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Wisconsin workers reeling from anti-union bill

A protester wears a brown bag during the inauguration of Gov. Scott Walker in Madison on Jan. 3. Walker has all but declared war on government employees and their unions. (AP File Photo/The Capital Times, Mike DeVries)

Associated Press

MADISON, Wis. (AP) — Public employees were reeling Friday trying to figure out what to do after Gov. Scott Walker asked the Legislature to remove nearly all collective bargaining rights for teachers, prison guards and other government workers across Wisconsin.

They don’t have much time to mobilize.

Walker, a Republican who took office in January, is asking the Republican-controlled Legislature to ram the bill through next week, maybe without a public hearing. Walker’s administration sent Republican and Democratic legislative leaders a letter on Friday outlining his proposal but an actual draft of the bill was not yet available.

Walker also sent an e-mail to state workers on Friday morning thanking them for their service and making the case for the cuts.

Wisconsin Gov. Scott Walker acknowledges the Wisconsin National Guard before his address to a joint session of the Legislature in the Assembly chambers at the state Capitol on Feb. 1 in Madison. Walker's anti-union bill will go to the Legislature next week. (AP Photo/Andy Manis)

“We all recognize that these are historic times that require us to rethink how government operates,” Walker said in the e-mail. “I ask that we continue to work together to do what is necessary to bring the state’s spending in line with our taxpayers’ ability to pay.”

In an exclusive interview with The Associated Press on Thursday, Walker defended the action as necessary to deal with a projected $3.6 billion budget shortfall by mid-2013. He wants most of the changes to take effect almost immediately to plug a $137 million shortfall.

Lawmakers have yet to announce whether there will be a hearing to give the public a chance to comment on Walker’s proposal. Democrats and union representatives, largely reacting to media reports, blasted it as a massive, job-killing power grab that would hurt the state’s economy.

“The right to negotiate both wages and benefits through a union is a fundamental underpinning of our middle class,” Wisconsin State AFL-CIO President Phil Neuenfeldt said in a statement. “Instead of balancing the budget on the backs of hard-working Wisconsinites, we need to come up with a balanced approach that looks at shared sacrifice from everyone.”

The proposal is massive in scope and would present a cultural shift in Wisconsin, which has a long history of organized labor and politically powerful unions that traditionally back the Democrats.

Walker wants to remove all collective bargaining rights, except for salary, for all of the roughly 175,000 public employees starting July 1. Local police, fire and the state patrol would be exempt. Any requests for a salary increase higher than the consumer price index would have to be approved by referendum.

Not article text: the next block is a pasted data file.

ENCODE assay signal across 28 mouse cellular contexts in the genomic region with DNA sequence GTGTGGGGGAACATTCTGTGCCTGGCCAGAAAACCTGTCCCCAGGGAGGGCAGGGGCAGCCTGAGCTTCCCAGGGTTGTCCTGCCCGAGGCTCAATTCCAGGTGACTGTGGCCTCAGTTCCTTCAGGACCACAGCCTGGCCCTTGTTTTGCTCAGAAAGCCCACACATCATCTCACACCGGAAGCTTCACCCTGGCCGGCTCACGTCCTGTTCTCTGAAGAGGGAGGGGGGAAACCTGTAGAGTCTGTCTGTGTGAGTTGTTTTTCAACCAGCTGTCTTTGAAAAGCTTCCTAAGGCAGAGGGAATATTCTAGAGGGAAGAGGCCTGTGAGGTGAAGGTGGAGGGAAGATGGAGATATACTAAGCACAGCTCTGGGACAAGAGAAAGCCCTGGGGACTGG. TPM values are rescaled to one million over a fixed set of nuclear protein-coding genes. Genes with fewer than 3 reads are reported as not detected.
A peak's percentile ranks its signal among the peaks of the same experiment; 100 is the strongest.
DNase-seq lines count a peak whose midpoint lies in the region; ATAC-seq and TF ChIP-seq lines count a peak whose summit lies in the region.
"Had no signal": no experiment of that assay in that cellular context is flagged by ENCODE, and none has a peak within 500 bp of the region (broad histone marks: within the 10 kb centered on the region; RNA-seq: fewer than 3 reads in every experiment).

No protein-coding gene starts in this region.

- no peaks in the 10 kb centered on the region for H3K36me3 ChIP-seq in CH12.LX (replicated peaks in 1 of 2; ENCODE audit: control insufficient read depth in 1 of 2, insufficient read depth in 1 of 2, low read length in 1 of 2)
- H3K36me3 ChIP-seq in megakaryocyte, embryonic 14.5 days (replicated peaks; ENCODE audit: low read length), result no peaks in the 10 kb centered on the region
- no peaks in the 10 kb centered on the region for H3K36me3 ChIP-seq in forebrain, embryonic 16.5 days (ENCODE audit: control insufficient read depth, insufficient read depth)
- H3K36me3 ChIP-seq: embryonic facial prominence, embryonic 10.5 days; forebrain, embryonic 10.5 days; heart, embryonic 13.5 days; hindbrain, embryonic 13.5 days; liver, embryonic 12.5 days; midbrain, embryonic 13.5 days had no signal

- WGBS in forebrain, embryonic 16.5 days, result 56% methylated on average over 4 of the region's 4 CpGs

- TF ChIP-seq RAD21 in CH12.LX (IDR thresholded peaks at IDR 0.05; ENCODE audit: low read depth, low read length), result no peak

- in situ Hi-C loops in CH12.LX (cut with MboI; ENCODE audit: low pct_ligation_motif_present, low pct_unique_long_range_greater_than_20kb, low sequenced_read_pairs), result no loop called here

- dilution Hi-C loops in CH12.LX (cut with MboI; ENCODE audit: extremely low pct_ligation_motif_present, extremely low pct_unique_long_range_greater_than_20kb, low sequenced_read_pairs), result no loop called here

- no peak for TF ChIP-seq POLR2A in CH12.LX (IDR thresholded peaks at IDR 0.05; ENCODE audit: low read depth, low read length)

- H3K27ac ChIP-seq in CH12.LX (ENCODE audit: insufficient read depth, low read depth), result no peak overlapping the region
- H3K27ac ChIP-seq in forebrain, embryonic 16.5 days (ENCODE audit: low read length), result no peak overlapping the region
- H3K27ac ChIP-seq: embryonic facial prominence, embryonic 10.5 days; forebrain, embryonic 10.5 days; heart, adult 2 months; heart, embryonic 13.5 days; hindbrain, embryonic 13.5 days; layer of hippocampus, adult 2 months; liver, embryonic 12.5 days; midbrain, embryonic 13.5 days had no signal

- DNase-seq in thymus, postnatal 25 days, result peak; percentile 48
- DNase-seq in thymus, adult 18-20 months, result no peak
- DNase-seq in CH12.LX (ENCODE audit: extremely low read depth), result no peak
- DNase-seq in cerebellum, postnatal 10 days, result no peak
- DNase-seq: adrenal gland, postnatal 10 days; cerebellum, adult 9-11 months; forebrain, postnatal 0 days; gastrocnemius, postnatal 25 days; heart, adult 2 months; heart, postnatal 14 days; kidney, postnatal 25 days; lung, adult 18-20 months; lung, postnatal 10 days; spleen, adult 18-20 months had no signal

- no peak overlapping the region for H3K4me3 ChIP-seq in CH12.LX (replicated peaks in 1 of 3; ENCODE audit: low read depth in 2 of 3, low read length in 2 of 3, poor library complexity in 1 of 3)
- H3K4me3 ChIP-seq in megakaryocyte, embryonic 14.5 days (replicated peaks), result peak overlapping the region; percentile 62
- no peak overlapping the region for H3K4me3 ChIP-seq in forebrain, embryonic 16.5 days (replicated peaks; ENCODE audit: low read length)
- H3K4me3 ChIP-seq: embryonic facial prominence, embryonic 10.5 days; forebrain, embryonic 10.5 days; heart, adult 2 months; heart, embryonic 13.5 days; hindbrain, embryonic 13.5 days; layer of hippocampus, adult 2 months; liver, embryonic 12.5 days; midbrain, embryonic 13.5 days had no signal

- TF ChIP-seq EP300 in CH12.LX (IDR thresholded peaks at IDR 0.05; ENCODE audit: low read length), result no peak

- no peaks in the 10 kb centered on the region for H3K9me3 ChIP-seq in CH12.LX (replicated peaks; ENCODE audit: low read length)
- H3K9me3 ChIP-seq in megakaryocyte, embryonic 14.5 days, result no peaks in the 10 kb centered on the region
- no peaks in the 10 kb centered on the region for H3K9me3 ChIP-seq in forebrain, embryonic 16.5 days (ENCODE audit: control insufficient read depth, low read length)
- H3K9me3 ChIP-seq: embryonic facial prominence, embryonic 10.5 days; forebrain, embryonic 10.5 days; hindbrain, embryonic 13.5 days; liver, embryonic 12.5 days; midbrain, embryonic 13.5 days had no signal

Contracts would be limited to one year and wages would be frozen until the next contract is settled.

Public employers would be prohibited from collecting union dues and members of collective bargaining units would not be required to pay dues.

Starting April 1, Walker wants to force state employees to contribute 5.8 percent of their salaries to cover pension costs and more than double their health insurance contributions. That would generate $30 million this fiscal year.

The bill also would remove the right, granted under former Gov. Jim Doyle, for University of Wisconsin faculty and staff to form unions.

Walker also proposed that his Department of Health Services be given the power to make any changes necessary to save money in Medicaid, without approval by the Legislature and without having to abide by current law governing benefits and programs.

Medicaid is the fourth most expensive budget item, totaling $1.3 billion for the current year, and provides programs for the elderly, low-income, people with disabilities, children, pregnant women and others. It’s projected to have a $153 million shortfall this year, which is driving Walker’s call for immediate budget-balancing action.

Given that Medicaid is a federal-state partnership, it’s hard to know what Walker would intend to do without getting federal waivers, said Robert Kraig, director of consumer advocacy group Citizen Action of Wisconsin.

“The state can’t make Medicaid rules willy-nilly,” Kraig said. “It’s a little hard to ascertain what the implications of this are.”

Walker has called for a study into possible changes to the Wisconsin Retirement System’s defined contribution pension plans and consideration of possible changes to state health insurance plans, including higher deductible options and larger purchasing pools.

The bill also calls for selling off the state’s heating plants, with the money raised helping to balancing the budget.

“This is not a shock,” Walker said in his AP interview. “The shock would be if we didn’t go forward with this.”